For a mixed signal solution, enough bits are required to achieve adequate resolution so that the analog elements of the converter have the requisite short term repeatability. Analog repeatability is over such a short period that it typically will not be an issue.

For an analog solution, like the mixed signal one, repeatability should not be a practical concern. The resolution problem distills down to the offset of the comparator used to make the Better/Worse decision regarding power loss. That offset effectively is the resolution of the measurement since any dead time related change in error voltage may have to overcome that offset to change the decision outcome.

This invention effectively achieves better than one mV resolution using FET differential pairs with offsets of 15 m V or more while maintaining extremely low input leakage so that it can also act as the S&H input.

Overcoming Local Power Loss Minima

The power loss benefits near the optimum dead time setting are significant, but the change from any one dead time setting to the one nearest to it can be so small as to be undetectable or even reversed from the general trend by a very small amount. An artifact of this is that a PLMDT algorithm that only tests dead time values to either side of its current “Best” can get trapped at a setting far away from the optimum.

To solve this problem, this invention checks all possible dead times. Any time a better one is found (lower power loss), the PLMDT algorithm moves to that new dead time setting and continues checking all other values. It also incorporates a method for reducing the amount of time spent testing sub-optimum dead times, providing an escape algorithm, so that overall power loss savings can be maximized.

Reducing the Effects of Coherent Load Transients

After each change in dead time, it is advantageous to allow the power supply feedback loop to settle before trying to determine the power loss associated with the new dead time. This delay must be extended to allow settling of any measurement circuitry used to determine the power loss.

This delay, combined with the repetitive nature of the PLMDT operation, sets the sample rate of overall PLMDT operation. A large number of samples are taken before a single PLMDT decision is made. This effectively allows random load transients to be eliminated from the decision. In the case of a coherent load transient, depending on the sample frequency and load transient frequency, it is possible for the load transient changes to cause every single reading to be “Better” or every one to be “Worse”.

One solution to this problem is to incorporate a pseudo-random timing element into the settling delay of the basic PLMDT algorithm using a linear feedback shift register (LFSR). Other detailed solutions are possible, such as developing a digital random source from an analog white noise source such as a zener junction.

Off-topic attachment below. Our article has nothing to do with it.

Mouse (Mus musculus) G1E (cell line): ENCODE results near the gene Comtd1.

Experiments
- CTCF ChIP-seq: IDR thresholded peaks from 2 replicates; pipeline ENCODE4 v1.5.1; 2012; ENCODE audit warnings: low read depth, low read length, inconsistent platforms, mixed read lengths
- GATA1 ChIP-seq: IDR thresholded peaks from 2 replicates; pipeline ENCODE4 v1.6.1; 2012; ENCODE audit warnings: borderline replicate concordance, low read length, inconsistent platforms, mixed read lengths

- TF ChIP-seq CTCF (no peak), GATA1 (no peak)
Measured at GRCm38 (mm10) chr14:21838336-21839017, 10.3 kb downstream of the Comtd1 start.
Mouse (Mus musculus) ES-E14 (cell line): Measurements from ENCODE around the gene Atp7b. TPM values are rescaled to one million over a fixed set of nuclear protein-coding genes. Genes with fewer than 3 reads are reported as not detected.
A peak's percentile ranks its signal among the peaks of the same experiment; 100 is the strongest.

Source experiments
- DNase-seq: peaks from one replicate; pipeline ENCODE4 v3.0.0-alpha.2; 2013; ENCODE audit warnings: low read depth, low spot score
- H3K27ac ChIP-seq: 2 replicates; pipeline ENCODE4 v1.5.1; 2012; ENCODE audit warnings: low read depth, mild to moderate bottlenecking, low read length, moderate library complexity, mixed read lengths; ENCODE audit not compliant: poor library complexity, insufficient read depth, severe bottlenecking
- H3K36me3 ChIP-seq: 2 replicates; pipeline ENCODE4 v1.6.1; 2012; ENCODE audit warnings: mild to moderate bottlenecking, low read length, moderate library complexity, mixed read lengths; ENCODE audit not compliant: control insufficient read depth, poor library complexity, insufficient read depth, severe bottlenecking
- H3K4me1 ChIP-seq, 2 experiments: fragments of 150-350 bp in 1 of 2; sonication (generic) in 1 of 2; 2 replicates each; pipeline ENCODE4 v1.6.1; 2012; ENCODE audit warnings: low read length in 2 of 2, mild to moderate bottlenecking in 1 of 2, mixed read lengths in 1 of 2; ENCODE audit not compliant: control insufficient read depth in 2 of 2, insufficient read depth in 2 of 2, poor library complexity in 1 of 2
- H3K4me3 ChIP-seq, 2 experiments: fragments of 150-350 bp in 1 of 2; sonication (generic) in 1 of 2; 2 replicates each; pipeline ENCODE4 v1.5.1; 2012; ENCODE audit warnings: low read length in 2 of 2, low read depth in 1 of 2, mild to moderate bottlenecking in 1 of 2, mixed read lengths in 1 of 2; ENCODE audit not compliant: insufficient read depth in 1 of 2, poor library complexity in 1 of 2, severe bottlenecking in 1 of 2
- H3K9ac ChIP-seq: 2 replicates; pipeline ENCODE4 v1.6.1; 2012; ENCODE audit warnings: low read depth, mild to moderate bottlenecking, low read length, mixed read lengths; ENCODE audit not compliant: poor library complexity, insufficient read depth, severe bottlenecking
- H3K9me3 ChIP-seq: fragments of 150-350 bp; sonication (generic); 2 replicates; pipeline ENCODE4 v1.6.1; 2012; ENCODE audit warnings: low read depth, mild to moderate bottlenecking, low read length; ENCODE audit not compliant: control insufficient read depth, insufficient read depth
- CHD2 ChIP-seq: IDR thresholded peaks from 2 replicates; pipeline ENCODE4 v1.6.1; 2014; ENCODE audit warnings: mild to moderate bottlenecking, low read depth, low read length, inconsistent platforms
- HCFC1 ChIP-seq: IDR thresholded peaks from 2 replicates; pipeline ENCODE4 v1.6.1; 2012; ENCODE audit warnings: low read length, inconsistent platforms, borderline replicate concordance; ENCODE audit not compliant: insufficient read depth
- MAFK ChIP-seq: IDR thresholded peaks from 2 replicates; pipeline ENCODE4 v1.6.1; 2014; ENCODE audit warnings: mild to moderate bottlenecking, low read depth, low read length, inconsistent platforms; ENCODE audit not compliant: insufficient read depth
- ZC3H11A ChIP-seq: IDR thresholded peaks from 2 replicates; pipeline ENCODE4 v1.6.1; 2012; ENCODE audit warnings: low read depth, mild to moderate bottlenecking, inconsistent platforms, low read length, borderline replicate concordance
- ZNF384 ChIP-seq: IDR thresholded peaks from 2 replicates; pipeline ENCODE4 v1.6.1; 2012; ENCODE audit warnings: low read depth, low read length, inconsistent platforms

In any case, the fundamental principle of the invention is to spread the synchronous modulation and detection of the PLMDT circuit over a very wide spectrum so that interference on any narrow part of that spectrum only has a very fractional effect on the overall outcome.

While it is conceptually possible for a load transient to have exactly the same pseudo-random sequence of a LFSR, this is statistically unlikely, as long as the LFSR sequence is a reasonable length.

Furthermore, although this application shows embodiments where the converter circuits are pulse width modulated, the principles of the invention can be applied to other modulation schemes, including pulse frequency modulation (PFM) as well as others. It is noted that the actual modulation scheme is not significant with respect to schemes for implementing PLMDT. Any modulation scheme could be employed.

Other objects, features and advantages of the invention will be apparent from the detailed description which follows.

BRIEF DESCRIPTION OF THE DRAWINGS

The invention will now be described in greater detail in the following detailed description with reference to the drawings in which:

FIG. 1A shows a prior art switching converter implementing a power loss minimizing dead time stage and is also shown in FIG. 1A of U.S. Pat. No. 7,098,640;

FIG. 1A shows signal waveforms in the circuit of FIG. 1;

FIG. 2 shows an example of an algorithm for implementing power loss minimizing dead time, also described in FIG. 5 of U.S. Pat. No. 7,098,640;

FIG. 3 shows a modification of the circuit of FIG. 2 according to the invention which cancels out errors produced by the sample and hold circuit and comparator;

FIG. 4 shows an example of how the power loss minimizing dead time algorithm can become trapped at a dead time setting in order to explain how the invention overcomes this trap;

FIG. 5 shows a modification of the power loss minimizing dead time algorithm to allow an early escape from a sub-optimal dead time trap;

FIG. 6 is a simplified representation of a state machine used to implement power loss minimizing dead time;

FIG. 6A is a timing diagram associated with FIG. 6;

FIG. 7 shows how coherent load transients can cause false “better” or “worse” power loss indications in the prior art power loss minimizing dead time scheme;

FIG. 8 shows one circuit implementation for compensating for coherent load transients; and

FIG. 9 is a simplified representation of the effect of using a random sampling interval on a PLMDT operation to compensate for the effect of coherent load transients.

DETAILED DESCRIPTION OF PREFERRED EMBODIMENTS OF THE INVENTION

With reference now to the drawings, FIG. 1 shows a simplified implementation of the PLMDT algorithm. In this analog implementation, the error signal from the error amplifier 113 driving the PWM modulator 114 is used as an indicator of power loss. This is described with reference to FIG. 1A of U.S. Pat. No. 7,098,640. A PWM oscillator, which is included in the PWM modulator 114, is assumed to operate at 1 Mhz, that is, having a one microsecond period for the example circuits given. Any other frequency can be used. The reader is referred to FIGS. 4 and 5 and accompanying description of U.S. Pat. No. 7,098,640 for a general discussion of the power loss minimizing dead time algorithm as well as FIG. 1A of that patent which describes the power loss minimizing dead time algorithm and circuit wherein the output of the error amplifier is monitored as an indication of power loss during dead time.